The current global pandemic has accelerated digital expansion in the healthcare industry, particularly patient technology adoption and innovation. Omri Shor, CEO of digital therapeutics company Medisafe, claims that these advancements will remain front-and-center for healthcare in 2021.
According to him, expect to see areas of telemedicine and digital health monitoring to expand in new and novel ways, with increased uses in remote monitoring and behavioral health. CMS has even approved telehealth for a number of new specialties and digital health tools continue to gain adoption among healthcare companies, drug makers, providers, and patients.
This is quite a fascinating idea, considering how technology has flexed its muscles over the years, providing unprecedented convenience to everyone. What’s even more amazing is that these groundbreaking modernizations are still constantly progressing year after year after year.
With that, we’ve interviewed our peers in the industry to know more about what they think lies ahead in digital healthcare. Here are their answers:
Estelle Russo, founder of Paleo Safe shares:
One of the most common things I expect in the upcoming year is a focus on digital and remote healthcare. For many of my clients, there’s no need for us to meet face to face every week. Instead, I plan to continue meeting using video chat software. This allows us to communicate and talk workouts and diet, without the risk of transmitting the virus to each other or other people in the gym or my office.
For the past few months, I’ve been doing basic meetings and appointments using tools like Zoom. Until the vaccine is delivered and administered, I plan to continue this trend and even start to do full weightlifting workouts with some of my long-term clients that don’t need help with their form.
Jason Reed, founder of Best RX for Savings says:
Digital health is here to stay, and COVID-19 has accelerated that adoption. One example is people who would’ve avoided things such as telemedicine visits will either adopt it or be forced to use it by providers.
In addition to obvious examples like telemedicine, more remote monitoring of patients’ day-to-day health will expand. Apple’s Health app and Google’s acquisition of FitBit will lead to many intuitive ways for patients to be monitored remotely.
In 2021, expect to see more electronic medical records integrating this data for doctors to use during appointments. Eliminating the need for patients to upload their data and having this happen more automatically from the cloud will be key to winning market share.
Lastly, another trend will be more medications will have a digital component that may be ingested to allow feedback of the doses being taken or how it interacted in the patients’ system.
Simon Griffin, chairman and founder of Lifelines Neuro explains:
In my opinion, one of the next big digital health trends in 2021 will be EEG integrated into the more generalized telehealth platforms. This’ll start to happen as artificial intelligence algorithms that are in development in many academic centers gain traction and aid in the interpretation of the EEG signal..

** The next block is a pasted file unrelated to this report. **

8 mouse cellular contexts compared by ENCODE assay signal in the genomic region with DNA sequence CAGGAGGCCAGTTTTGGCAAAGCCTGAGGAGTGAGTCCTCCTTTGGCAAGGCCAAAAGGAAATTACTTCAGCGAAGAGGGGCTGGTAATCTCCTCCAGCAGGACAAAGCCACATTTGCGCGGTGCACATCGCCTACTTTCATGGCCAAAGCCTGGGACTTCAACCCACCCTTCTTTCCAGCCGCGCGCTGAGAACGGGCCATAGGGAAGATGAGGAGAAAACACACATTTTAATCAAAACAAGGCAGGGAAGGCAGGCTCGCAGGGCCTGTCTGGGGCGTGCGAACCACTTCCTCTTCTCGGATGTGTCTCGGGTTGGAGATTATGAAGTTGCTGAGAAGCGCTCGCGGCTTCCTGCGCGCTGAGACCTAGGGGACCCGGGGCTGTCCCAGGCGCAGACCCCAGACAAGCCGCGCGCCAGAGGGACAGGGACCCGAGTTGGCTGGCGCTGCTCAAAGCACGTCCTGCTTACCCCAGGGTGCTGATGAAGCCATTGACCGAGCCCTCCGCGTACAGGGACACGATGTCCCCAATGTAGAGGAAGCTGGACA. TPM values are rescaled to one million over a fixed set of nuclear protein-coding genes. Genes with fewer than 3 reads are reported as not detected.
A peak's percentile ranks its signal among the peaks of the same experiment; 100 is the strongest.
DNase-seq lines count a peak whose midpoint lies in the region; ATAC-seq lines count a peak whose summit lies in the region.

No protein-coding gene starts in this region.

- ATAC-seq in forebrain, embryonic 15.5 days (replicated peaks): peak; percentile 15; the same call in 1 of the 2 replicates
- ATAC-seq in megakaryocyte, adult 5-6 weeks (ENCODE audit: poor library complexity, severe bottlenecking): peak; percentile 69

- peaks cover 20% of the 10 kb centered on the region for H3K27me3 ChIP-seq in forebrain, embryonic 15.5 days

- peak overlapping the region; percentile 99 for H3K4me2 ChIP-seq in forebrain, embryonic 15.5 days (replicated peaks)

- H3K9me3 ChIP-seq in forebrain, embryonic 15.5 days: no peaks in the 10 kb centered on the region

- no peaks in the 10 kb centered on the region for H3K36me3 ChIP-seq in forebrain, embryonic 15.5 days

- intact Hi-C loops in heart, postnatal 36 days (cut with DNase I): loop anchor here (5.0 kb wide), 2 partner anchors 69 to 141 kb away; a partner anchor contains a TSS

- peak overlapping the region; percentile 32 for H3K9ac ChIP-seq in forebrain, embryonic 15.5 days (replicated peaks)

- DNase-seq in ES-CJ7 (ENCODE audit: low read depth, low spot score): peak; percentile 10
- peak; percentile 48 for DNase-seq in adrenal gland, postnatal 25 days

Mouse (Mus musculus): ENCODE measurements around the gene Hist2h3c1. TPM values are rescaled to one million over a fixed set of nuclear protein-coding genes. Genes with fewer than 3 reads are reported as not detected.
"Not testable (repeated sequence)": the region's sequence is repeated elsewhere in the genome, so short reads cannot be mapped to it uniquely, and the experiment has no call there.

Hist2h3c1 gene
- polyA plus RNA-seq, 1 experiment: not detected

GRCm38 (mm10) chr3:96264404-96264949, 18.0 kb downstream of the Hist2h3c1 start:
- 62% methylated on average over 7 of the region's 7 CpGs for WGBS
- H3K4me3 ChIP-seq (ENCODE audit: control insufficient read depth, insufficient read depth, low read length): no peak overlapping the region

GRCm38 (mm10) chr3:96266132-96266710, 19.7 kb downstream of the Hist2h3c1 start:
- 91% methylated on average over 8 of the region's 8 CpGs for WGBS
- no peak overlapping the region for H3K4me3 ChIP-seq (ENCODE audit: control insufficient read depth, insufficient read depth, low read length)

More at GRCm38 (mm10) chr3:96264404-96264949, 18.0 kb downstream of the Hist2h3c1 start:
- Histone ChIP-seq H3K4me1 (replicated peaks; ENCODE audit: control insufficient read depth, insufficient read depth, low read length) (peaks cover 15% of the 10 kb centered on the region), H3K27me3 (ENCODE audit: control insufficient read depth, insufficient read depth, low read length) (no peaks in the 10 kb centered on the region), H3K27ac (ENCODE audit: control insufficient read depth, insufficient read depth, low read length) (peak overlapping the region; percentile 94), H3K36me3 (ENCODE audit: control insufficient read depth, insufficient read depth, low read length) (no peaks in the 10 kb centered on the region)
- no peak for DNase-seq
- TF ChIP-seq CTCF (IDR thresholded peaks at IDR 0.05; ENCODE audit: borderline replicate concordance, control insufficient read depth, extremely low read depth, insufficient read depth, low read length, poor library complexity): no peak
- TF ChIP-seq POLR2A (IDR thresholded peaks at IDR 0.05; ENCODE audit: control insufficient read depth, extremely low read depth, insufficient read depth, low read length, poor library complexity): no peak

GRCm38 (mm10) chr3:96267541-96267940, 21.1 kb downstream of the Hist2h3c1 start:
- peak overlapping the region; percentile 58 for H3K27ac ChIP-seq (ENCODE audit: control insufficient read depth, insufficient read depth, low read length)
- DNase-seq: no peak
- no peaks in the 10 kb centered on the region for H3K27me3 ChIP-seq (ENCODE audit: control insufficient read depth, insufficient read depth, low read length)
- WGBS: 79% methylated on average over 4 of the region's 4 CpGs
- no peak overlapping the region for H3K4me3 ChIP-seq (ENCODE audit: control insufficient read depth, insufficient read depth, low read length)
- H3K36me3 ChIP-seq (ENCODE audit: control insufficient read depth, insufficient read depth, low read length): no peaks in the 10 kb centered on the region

The pandemic has clearly enforced the need for options outside of a hospital setting. Patients with Epilepsy or a possible diagnosis of Epilepsy are in general a very vulnerable patient population. Many have rare genetic conditions, particularly in the pediatric population. Parents and caregivers, on the other hand, are very reluctant to expose them to risk, and so being able to access services in a home setting is very important.
Interestingly, CMS (Medicare) and the AMA through the CPT code system recognized the need for remotely monitored long duration video EEG studies and created a new code set for these procedures which was introduced on January 1st, 2020, so prior to the pandemic. These procedures are now conducted in a patient’s home, and remotely monitored and controlled in most regions of the USA.
Peter Bailey, MD, family practice physician and expert contributor on Test Prep Insight expounds:
I think one of the biggest digital health trends of 2021 will be the continued rise of artificial intelligence (AI) in medicine. Healthcare organizations are increasingly implementing AI-driven tools in their operations, and this’ll only continue to skyrocket as we move into next year.
The beauty of AI is that it can be utilized in a number of medical scenarios. This can be everything from chatbots in a customer support function, to helping diagnosis cancer and make recommendations regarding combo therapies. That last one is not theoretical.
AI-based software is being used to scan millions of pathology images of different cancers to help make diagnoses and suggestions regarding anti-cancer drugs and immunotherapies. It’s wild how far this tech has come.
In hindsight, the potential of AI in medicine and healthcare is limitless. By 2025, it’s expected that the field of healthcare-AI will exceed $34 billion. This doesn’t surprise me at all given all the benefits of AI. The operations, deliverables, and data we get from AI are generally more accurate and cost-effective than the work we get from humans.
Obviously, AI can’t do everything, but this technology can provide serious assistive benefits, and I fully expect it to continue to rise in 2021.
In closing, Omri Shor of Medisafe emphasizes that digital health companions will continue to become an important tool to monitor patients, provide support, and track behaviors—while remaining socially distant due to the pandemic. Look for crossover between medical care, drug monitoring, and health and wellness.
Apple Watch has even previewed this potential with heart rate and blood oxygen monitoring. Data output from devices will enable support to become more personalized and triggered by user behavior.